My last suggestion would be to consider active, pending, and expired listings. Active listings can give us an idea of what other competitive properties are listed at and will most likely reflect the upper end of the price range.

Pending sales can provide us a snapshot of what is currently happening in the market. The best pending sales are those that have everything completed, such as an approved buyer, financing, title, and appraisal and it is just waiting to close.

Recently expired listings can also provide valuable information. They usually show us listings that were priced too high. This information can show us what the top end of the market is especially when we compare it to pending and active listings.


I hope that by me sharing the process I use to search for comparables that it will help agents with their job of choosing comps to price their listings. If you have any questions feel free to contact me and as always thanks for reading.

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  1. Hi Tom!

    Thank you for sharing your thoughts about choosing comps! This really helps me a lot understand as a home inspector in Birmingham about the work activities of my realtor and real estate agents. Keep up the good work and this content greatly help!

  2. Awesome article Tom as always, you touched on a lot of factors. I, like Jamie said, unless the attraction is cash buyers or ones with significant down payment, if a property is priced over the market or how the market has reacted in the past it is definitely doomed!!!

    • You are exactly right, Ernie. Most people don’t have the luxury of having a lot of cash buyers available to purchase their home. Because of this, they need to make sure their list price in right on the money.

  3. This was a fantastic article Tom! You covered all of the points so well! Many agents ask me about this as well. I appreciate your pointing out that the price needs to be market derived it it’s doomed from the start. Thanks for another great post!

    • Thanks, Jamie. I think that is an important point that can be lost when emotions get involved. If the price is not market-derived then it there will be a big disconnect among buyers between what the home is listed at and what the comps are selling for. This can result in an unsuccessful listing that either expires or withdrawn because it will not sell.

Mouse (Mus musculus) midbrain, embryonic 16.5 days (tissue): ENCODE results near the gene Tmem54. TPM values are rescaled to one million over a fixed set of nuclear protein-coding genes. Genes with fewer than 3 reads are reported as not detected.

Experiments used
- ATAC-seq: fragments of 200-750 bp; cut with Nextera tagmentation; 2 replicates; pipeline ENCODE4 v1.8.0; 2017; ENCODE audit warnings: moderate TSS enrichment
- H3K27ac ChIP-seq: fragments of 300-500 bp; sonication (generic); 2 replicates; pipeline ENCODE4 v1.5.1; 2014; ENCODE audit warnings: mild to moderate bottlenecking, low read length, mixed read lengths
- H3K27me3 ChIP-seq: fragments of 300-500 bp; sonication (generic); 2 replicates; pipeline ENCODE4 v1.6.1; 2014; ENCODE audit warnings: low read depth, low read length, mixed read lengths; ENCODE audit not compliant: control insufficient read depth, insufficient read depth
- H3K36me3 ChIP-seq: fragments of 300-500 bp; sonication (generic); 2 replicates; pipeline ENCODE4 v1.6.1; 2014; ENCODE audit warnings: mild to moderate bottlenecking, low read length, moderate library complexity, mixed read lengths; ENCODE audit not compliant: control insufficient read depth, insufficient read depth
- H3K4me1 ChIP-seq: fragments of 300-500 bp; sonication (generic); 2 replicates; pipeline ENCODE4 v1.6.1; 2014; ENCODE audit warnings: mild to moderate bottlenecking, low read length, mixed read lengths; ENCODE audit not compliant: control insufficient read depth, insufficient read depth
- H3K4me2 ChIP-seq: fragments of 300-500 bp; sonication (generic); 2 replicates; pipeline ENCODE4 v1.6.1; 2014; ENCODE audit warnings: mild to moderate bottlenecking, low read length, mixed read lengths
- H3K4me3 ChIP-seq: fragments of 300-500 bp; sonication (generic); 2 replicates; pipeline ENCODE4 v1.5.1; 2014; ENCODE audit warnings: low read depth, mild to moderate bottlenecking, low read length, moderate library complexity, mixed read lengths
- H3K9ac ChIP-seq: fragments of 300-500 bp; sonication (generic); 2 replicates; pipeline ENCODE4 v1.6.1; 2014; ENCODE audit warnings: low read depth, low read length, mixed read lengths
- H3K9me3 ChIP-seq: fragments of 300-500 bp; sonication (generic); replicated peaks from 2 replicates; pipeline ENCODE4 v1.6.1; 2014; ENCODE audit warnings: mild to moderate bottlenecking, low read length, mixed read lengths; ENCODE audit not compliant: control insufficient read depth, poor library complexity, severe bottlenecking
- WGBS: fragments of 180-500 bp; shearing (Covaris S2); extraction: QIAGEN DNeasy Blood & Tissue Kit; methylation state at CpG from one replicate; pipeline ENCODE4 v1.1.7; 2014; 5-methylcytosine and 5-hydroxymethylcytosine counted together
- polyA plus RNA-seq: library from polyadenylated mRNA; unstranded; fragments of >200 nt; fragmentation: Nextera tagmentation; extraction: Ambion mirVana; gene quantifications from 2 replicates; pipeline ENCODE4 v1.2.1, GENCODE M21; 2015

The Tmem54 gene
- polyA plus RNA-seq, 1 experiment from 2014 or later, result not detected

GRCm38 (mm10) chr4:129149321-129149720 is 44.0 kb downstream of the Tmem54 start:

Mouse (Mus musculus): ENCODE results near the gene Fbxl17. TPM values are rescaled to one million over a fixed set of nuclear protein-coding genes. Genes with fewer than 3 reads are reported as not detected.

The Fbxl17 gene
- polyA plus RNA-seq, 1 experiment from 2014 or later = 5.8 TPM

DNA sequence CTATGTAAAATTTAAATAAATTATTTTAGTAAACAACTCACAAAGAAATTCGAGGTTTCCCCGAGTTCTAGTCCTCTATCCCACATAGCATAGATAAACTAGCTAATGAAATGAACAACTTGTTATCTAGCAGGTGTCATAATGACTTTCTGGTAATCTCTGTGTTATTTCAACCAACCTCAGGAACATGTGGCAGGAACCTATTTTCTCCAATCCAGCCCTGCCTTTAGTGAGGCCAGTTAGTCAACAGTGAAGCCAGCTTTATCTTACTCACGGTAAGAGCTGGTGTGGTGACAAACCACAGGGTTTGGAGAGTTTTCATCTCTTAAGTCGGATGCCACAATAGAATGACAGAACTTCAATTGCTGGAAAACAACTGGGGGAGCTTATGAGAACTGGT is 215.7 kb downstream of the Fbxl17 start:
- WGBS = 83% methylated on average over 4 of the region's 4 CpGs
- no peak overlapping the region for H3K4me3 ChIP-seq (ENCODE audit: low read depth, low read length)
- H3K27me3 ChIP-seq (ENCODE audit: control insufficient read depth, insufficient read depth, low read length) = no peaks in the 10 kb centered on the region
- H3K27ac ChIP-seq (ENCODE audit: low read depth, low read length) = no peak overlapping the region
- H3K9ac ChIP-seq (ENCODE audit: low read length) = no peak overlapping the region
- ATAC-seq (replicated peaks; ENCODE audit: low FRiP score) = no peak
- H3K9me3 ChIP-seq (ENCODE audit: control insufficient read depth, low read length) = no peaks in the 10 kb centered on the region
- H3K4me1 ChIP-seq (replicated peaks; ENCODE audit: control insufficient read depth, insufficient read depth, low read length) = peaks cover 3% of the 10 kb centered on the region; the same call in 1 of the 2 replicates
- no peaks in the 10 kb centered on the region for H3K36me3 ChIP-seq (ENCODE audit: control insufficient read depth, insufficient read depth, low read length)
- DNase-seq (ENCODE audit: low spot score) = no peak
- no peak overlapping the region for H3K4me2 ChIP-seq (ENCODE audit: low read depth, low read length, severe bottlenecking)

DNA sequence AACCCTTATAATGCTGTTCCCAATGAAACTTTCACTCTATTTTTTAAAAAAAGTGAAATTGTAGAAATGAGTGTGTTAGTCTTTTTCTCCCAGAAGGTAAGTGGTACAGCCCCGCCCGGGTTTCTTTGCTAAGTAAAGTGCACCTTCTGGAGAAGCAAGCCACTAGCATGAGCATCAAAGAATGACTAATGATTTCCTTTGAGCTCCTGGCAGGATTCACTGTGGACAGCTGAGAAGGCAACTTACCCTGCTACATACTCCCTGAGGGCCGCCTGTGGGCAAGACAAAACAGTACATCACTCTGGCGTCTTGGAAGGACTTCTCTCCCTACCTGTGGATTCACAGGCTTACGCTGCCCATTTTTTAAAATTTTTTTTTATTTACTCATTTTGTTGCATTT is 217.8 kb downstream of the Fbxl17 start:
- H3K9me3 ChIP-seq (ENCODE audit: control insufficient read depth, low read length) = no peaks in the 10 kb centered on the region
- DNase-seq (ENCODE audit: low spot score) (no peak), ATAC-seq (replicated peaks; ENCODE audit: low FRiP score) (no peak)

4. Renee Cato says

    These are great tips, thanks!

  5. Good tips Tom. I’d add that while I wouldn’t recommend using older sales for comps in a report or listing presentation in many cases, I would definitely use them for research to understand the neighborhood market. After all, it only takes a few extra minutes to look through a few years of sales in the immediate neighborhood. When an agent sits down for a listing presentation and hasn’t looked over the past few years of sales in the immediate neighborhood, the agent may have an owner talk about Joe’s sale from down the street last year (when in fact it was 2-3 years ago), and not know what the owner is talking about. Thus sometimes seeing older sales can not only help with conversation with an owner, but it can really help us understand the context of value. Of course as you mentioned it’s important to focus on newer sales because we certainly don’t want to pass up newer lower sales for higher older ones.

    • Great tip, Ryan. I agree that agents should know the market before they sit down with their potential clients. Knowing about the newest sales can definitely give them an idea of what is going currently. The older sales can help show them what direction the local market is going.